But the Dam Buster raids took the hazards to new levels.
Munro is a modest man, who tends to down-play his role in the legendary 617 Squadron. But this New Zealander was one of the RAF's most experienced bomber pilots, who led the Lancaster formations on many of their hazardous missions."
After volunteering to join the specially-formed squadron, Munro spent weeks with his crew honing their low-flying skills and practising dropping a new type of "bouncing bomb" before finally taking off on the night of May 16, 1943 to attack the great dams that fed the industrial Ruhr valley.
"Operation Chastise", as it was called, was not just another air raid. The sortie had to be carried out at treetop level, flying in darkness through difficult, heavily-defended terrain.
The Lancaster aircraft had been specially modified to carry the weapon, called an "Upkeep". It was the invention of the British scientist, Barnes Wallis, noted before the war for his development work on the R100 airship design.
During 1942 and 1943, Wallis had studied ways of destroying German dams by skipping a weapon across lake surfaces that would strike and roll down concrete structures before sinking and exploding by use of a hydrostatic fuse at a depth of 10.6m of water.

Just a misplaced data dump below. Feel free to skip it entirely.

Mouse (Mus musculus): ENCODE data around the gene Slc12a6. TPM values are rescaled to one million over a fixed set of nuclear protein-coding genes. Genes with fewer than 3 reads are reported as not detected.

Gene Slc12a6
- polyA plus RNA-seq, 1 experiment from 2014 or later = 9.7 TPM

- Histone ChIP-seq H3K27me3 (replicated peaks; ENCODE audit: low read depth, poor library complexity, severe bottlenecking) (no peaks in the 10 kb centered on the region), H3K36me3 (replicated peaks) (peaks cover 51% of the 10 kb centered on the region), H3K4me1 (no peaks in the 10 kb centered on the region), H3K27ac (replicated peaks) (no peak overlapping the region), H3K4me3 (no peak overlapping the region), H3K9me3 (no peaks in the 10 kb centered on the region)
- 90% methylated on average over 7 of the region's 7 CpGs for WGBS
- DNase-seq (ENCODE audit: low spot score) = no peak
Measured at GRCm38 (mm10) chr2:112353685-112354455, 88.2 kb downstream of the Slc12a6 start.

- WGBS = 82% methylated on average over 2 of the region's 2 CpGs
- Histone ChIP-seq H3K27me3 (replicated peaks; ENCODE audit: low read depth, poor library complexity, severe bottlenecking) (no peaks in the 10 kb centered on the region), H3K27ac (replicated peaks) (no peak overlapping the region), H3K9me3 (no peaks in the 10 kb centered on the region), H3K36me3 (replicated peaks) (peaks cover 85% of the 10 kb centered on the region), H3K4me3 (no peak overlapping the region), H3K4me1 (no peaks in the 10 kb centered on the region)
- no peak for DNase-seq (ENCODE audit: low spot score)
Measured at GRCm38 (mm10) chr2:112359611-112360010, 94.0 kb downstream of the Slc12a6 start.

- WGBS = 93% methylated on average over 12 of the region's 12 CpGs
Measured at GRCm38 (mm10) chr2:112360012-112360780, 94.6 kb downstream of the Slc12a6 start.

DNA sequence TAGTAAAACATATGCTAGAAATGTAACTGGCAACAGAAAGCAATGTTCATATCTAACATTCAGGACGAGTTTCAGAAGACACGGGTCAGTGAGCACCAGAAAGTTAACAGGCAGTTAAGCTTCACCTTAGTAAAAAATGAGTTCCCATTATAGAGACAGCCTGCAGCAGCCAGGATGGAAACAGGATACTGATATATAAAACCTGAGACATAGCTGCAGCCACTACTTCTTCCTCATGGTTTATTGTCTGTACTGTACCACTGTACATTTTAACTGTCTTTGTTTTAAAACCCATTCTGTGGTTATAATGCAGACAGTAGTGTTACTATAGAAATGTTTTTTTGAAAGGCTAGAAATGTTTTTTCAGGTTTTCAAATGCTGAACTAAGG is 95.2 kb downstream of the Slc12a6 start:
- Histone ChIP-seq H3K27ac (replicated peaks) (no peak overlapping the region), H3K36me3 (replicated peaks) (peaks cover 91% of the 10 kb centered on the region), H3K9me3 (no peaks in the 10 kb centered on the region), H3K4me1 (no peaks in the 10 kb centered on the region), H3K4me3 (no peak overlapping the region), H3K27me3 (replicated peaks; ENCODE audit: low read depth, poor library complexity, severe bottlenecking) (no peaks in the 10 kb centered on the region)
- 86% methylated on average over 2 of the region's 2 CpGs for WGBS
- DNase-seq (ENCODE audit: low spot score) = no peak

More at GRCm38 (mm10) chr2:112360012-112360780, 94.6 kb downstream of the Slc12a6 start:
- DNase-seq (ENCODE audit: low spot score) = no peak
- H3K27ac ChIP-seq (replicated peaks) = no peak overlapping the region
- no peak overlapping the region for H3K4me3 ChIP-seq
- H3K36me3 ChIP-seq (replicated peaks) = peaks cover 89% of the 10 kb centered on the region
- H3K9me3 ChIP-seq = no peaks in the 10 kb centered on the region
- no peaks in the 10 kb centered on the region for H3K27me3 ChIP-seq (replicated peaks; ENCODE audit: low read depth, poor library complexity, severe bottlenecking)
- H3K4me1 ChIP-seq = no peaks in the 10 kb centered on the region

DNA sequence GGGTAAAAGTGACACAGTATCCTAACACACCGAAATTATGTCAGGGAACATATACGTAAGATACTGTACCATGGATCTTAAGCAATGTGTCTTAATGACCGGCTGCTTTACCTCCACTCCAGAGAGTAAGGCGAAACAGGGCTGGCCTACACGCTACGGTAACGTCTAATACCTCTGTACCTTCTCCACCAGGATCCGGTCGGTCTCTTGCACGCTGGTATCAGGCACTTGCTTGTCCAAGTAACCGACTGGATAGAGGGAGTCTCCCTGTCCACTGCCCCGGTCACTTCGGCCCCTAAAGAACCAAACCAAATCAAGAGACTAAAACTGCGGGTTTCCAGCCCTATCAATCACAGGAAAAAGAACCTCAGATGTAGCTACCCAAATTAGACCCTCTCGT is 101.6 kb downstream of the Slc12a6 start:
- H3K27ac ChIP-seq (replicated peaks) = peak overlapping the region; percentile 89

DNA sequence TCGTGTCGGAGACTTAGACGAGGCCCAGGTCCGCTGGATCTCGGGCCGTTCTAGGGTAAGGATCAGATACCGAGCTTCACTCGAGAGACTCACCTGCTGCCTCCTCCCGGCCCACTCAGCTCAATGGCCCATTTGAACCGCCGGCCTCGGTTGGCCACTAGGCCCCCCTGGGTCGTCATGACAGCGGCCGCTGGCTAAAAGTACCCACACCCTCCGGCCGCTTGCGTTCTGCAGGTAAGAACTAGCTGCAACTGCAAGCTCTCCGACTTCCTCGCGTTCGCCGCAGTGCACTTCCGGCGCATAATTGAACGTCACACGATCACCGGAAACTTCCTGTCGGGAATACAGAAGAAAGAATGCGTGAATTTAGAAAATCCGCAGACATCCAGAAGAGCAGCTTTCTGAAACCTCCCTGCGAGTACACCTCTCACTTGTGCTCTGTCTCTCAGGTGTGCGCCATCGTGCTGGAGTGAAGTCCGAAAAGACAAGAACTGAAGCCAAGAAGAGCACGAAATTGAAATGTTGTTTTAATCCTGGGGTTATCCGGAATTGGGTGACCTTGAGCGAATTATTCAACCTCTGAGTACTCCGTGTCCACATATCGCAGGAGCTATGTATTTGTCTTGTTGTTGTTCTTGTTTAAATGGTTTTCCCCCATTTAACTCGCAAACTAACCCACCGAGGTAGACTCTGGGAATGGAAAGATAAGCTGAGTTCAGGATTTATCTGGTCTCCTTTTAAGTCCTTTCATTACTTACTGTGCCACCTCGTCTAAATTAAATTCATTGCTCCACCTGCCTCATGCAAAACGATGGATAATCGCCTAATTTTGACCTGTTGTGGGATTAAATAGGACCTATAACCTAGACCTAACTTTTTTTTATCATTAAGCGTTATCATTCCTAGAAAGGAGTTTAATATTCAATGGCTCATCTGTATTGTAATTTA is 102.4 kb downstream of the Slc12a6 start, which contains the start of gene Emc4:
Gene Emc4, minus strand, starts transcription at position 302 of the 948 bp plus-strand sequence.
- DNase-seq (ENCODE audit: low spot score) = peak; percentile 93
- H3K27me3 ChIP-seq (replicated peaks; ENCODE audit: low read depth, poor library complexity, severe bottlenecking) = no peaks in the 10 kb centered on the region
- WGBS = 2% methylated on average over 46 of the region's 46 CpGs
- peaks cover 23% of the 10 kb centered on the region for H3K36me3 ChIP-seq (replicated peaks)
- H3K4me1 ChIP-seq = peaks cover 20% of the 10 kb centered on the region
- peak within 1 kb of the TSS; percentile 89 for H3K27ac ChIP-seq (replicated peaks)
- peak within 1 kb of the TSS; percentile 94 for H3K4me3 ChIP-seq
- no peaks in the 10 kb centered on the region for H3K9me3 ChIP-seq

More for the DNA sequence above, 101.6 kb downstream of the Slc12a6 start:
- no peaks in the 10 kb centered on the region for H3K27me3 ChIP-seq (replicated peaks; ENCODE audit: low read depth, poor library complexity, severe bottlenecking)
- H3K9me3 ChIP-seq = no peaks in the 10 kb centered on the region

To be successful, the weapon had to be dropped in a spinning motion from 18m over water, at an angle of seven degrees from the horizontal, while flying at 220m/ph (354km/h). This was an extraordinarily difficult feat to achieve in a heavy bomber which was not designed for low-level attacks or equipped with today's modern electronics.
Nineteen Lancasters set out from Scampton in Lincolnshire. Led by Wing Commander Guy Gibson, 24, the squadron was divided into three groups.
Munro was part of the second wave of five aircraft, flying into enemy territory on a northerly route via the Dutch coast.
Only eight of the 19 planes reached one of the three targets and released their bombs. Two pilots breached the Mohne and Eder Dams.
Operation Chastise was considered a remarkable success for the RAF. The raid unleashed a torrent of water of almost biblical proportions into the Ruhr's industrial area, sweeping away factories, railways and houses in a wave of destruction.
Albert Speer's report on the damage to Germany's industry made a deep impression on the Fuhrer. However, there was an unsustainable casualty rate for the RAF - nearly half the squadron's crews that took part were lost in action. Munro was one of the lucky ones to return safely, despite his Lancaster being hit by gunfire.